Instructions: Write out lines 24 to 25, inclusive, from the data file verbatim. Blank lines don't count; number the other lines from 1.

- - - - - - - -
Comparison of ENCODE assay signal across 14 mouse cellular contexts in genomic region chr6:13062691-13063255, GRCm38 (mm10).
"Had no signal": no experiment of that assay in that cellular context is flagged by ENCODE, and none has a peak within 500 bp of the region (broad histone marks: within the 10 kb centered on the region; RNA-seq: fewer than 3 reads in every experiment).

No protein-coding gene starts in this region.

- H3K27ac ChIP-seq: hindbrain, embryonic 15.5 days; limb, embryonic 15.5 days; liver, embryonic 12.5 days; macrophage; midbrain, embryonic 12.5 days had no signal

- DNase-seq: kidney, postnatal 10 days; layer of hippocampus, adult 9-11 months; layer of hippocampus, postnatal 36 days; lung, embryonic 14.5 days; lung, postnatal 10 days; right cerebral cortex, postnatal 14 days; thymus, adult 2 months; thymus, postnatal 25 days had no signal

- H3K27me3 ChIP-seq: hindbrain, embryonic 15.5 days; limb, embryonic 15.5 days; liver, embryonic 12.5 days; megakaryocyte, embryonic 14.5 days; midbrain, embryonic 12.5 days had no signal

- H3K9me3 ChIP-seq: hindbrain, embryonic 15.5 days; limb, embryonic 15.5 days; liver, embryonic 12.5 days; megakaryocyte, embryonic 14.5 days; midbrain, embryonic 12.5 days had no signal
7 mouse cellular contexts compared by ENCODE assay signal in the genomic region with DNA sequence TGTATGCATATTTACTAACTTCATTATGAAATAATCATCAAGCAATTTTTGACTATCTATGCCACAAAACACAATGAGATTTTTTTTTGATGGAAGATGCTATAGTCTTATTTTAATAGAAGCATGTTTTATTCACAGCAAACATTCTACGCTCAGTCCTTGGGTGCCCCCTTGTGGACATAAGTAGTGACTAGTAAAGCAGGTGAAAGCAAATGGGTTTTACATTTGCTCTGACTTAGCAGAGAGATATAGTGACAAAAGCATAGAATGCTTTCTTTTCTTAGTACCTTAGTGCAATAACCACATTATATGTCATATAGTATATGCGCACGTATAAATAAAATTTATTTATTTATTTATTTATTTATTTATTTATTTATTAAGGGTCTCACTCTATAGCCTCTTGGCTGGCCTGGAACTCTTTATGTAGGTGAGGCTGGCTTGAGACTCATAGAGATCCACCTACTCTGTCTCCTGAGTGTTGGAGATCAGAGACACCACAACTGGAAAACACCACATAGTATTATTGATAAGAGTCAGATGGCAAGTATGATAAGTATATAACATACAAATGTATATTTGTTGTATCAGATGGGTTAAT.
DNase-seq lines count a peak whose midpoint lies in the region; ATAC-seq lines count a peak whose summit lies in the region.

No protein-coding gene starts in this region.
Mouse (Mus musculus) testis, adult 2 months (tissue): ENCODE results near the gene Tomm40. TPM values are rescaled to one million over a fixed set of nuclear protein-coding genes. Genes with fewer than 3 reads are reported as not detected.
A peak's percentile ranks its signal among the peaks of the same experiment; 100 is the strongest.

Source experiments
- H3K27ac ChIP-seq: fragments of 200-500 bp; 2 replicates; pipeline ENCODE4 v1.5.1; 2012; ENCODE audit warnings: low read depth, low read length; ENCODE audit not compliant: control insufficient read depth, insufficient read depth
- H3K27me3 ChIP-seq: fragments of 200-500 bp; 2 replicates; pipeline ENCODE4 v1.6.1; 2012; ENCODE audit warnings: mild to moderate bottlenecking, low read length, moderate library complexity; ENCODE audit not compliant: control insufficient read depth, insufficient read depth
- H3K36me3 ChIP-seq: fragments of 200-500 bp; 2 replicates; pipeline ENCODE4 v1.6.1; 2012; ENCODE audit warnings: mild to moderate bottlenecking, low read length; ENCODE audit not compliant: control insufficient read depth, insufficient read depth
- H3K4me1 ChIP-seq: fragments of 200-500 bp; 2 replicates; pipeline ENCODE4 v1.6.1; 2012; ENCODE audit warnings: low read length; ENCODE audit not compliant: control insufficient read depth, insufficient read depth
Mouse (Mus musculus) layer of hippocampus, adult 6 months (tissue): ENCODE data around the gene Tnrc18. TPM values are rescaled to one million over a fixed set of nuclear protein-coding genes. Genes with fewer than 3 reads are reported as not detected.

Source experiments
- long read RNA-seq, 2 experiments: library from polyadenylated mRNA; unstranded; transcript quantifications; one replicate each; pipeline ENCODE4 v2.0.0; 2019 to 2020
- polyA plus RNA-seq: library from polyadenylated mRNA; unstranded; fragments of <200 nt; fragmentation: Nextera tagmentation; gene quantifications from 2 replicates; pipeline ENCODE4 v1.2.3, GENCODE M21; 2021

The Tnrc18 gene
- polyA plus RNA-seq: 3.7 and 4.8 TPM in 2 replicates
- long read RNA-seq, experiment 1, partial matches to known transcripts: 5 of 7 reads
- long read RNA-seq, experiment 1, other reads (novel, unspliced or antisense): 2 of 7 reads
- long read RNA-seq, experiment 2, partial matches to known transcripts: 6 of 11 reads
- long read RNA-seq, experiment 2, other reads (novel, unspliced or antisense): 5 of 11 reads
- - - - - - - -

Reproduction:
- long read RNA-seq, experiment 1, partial matches to known transcripts: 5 of 7 reads
- long read RNA-seq, experiment 1, other reads (novel, unspliced or antisense): 2 of 7 reads